There is little more challenging than losing a loved one. When coping with such a loss–and the sometimes profound way it will change your life–the last thing you want to think about is a lawsuit. But any family member who has lost a loved one due to the negligent or intentional acts of another should understand that there is a time limit, known as the statute of limitations, for filing such a legal claim. Those who delay too long may lose their right to be compensated for their losses.
What is the Statute of Limitations?
The term “statute of limitations” refers to the legal rules that define when you can bring a lawsuit against someone. After an event occurs (e.g., the event that may lead to a lawsuit), a potential litigant has a certain period of time to file the lawsuit. If the litigant fails to file the lawsuit within the period time, he or she may be permanently barred from pursuing any claim.
Generally, actions for injuries to the person shall be brought within 2 years after the right of action accrues, except for injuries to the reputation, which shall be brought within one year after the right of action accrues, and except for actions for injuries to the person involving loss of consortium, which shall be brought within four years after the right of action accrues. O.C.G.A. § 9-3-33.
There are times when a statute of limitations may be tolled (postponed or suspended) thus allowing the party additional time to file the claim. For example, the period of limitation may be postponed before starting to run, or suspended after once having started, under the following circumstances:
personal disabilities of the plaintiff (i.e. minors and legally incompetent persons);
absence of defendant from the state;
fraud of the defendant;
discontinuance or dismissal; or
pending criminal prosecution of the defendant.
Because the time period for which you may bring a wrongful death action depends on the circumstances of your case, it is essential that you speak with an experienced Atlanta wrongful death lawyer right away. The wrongful death attorneys at Goldstein and Hayes, P.C., have years of experience helping people navigate the Georgia legal system following the death of their loved one.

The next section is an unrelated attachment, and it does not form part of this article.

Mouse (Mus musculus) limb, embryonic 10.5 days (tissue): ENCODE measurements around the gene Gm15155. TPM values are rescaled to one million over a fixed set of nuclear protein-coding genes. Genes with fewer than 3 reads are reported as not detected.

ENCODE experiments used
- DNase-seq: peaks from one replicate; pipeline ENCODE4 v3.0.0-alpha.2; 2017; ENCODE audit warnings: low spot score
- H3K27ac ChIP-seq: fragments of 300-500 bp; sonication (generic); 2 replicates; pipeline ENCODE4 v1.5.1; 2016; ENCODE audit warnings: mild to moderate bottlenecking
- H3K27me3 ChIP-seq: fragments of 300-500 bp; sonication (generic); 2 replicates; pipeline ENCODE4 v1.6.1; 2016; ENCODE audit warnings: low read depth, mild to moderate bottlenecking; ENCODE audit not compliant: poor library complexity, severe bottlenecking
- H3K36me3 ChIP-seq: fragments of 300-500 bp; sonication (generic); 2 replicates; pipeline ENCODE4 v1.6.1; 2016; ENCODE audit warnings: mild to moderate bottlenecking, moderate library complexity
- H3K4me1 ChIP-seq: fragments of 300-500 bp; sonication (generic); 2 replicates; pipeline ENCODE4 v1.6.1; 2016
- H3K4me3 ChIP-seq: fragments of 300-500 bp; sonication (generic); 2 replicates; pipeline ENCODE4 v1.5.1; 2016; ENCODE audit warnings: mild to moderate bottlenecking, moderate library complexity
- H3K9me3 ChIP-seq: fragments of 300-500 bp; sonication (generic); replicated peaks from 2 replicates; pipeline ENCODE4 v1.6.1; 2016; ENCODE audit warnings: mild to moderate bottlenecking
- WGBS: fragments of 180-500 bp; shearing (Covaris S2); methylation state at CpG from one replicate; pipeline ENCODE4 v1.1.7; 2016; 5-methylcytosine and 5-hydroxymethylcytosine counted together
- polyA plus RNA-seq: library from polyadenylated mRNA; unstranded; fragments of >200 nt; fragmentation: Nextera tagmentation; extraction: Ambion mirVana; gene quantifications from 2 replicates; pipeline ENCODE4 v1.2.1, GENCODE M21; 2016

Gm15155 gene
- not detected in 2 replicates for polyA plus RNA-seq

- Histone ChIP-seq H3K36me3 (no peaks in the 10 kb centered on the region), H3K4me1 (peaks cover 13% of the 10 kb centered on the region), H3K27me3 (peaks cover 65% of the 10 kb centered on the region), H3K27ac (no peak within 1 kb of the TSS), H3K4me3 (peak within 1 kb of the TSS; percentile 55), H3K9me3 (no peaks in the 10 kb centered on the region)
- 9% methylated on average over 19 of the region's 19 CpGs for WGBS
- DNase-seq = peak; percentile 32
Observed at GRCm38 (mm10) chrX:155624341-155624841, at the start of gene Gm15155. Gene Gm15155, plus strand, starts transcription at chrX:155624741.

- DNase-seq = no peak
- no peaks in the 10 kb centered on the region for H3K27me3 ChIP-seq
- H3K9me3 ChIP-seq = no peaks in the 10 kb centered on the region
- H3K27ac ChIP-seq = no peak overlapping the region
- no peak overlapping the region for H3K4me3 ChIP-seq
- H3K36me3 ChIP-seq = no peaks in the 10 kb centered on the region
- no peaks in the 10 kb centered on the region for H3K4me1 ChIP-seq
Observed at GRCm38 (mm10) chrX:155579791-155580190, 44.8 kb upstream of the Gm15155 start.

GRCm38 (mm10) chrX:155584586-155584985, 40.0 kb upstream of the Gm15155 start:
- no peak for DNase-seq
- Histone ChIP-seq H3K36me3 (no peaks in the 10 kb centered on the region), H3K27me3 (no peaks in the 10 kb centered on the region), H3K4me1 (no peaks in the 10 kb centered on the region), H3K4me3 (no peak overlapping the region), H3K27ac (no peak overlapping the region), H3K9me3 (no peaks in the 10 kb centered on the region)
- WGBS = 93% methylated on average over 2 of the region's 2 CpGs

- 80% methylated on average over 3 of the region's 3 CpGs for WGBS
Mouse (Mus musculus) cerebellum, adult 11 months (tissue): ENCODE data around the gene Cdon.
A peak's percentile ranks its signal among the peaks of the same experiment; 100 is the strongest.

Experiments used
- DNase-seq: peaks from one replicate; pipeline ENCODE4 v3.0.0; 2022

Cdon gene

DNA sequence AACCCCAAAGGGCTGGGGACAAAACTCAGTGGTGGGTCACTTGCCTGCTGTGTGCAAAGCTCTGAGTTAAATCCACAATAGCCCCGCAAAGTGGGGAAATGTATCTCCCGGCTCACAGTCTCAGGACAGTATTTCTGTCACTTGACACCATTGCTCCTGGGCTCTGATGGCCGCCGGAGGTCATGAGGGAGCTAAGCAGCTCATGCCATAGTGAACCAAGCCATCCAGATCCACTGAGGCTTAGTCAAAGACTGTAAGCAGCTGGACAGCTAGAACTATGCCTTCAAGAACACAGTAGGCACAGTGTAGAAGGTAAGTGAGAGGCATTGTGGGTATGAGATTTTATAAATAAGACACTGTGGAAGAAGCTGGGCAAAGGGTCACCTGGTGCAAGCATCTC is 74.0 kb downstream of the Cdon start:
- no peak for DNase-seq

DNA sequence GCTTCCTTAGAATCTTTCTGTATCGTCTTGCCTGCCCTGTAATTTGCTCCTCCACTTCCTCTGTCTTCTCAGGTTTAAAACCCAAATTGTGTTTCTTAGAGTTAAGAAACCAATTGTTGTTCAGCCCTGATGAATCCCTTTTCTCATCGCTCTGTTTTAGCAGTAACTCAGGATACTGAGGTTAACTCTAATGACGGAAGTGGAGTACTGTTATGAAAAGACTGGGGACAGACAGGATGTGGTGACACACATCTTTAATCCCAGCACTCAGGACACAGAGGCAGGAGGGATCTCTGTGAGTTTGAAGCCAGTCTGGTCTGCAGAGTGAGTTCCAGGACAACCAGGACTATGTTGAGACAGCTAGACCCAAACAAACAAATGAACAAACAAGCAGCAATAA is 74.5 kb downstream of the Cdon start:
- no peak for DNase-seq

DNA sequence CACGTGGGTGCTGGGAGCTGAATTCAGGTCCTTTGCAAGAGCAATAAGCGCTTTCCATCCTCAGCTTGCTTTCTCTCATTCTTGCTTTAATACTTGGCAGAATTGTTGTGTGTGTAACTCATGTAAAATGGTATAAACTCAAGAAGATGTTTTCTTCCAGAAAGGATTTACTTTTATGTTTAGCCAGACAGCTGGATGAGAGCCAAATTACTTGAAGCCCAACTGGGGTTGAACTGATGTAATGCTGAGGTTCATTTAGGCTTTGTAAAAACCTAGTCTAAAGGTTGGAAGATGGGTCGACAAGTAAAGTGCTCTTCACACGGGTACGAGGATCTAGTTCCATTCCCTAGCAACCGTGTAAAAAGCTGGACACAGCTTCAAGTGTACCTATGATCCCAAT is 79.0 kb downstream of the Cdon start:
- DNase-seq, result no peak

The Purpose of a Time Period
If a potential litigant fails to file a claim within the statute of limitations period, he or she will be barred from ever filing a claim regarding the matter, even if the potential litigant has been seriously injured. This may seem like a harsh rule. Its purpose, however, is to ensure that parties in a lawsuit have access to necessary evidence. If a person waited many years or decades to file a lawsuit, parties in the case may have a difficult time locating witnesses, examining accident scenes, and otherwise gathering necessary evidence. The time period further grants parties a certain finality that after a certain period of time they no longer need to worry about facing a lawsuit.
The Statute of Limitations for a Wrongful Death Action
In Georgia, the statute of limitations for a wrongful death action is typically two years. This means that if your loved one has died as a result of the negligent or intentional actions of another, you have just two years from the time of that death to file a lawsuit or you may lose your right to gain compensation.
Depending on the circumstances of your case, there may be some exceptions to this rule. In some instances, you may have two years from the time that you discovered the cause of death (as opposed to two years from the time that your loved one died). For example, if your loved one’s death was categorized as an accident, but later evidence determined that the death was due to the negligence of another, you may have two years from that discovery to file your claim.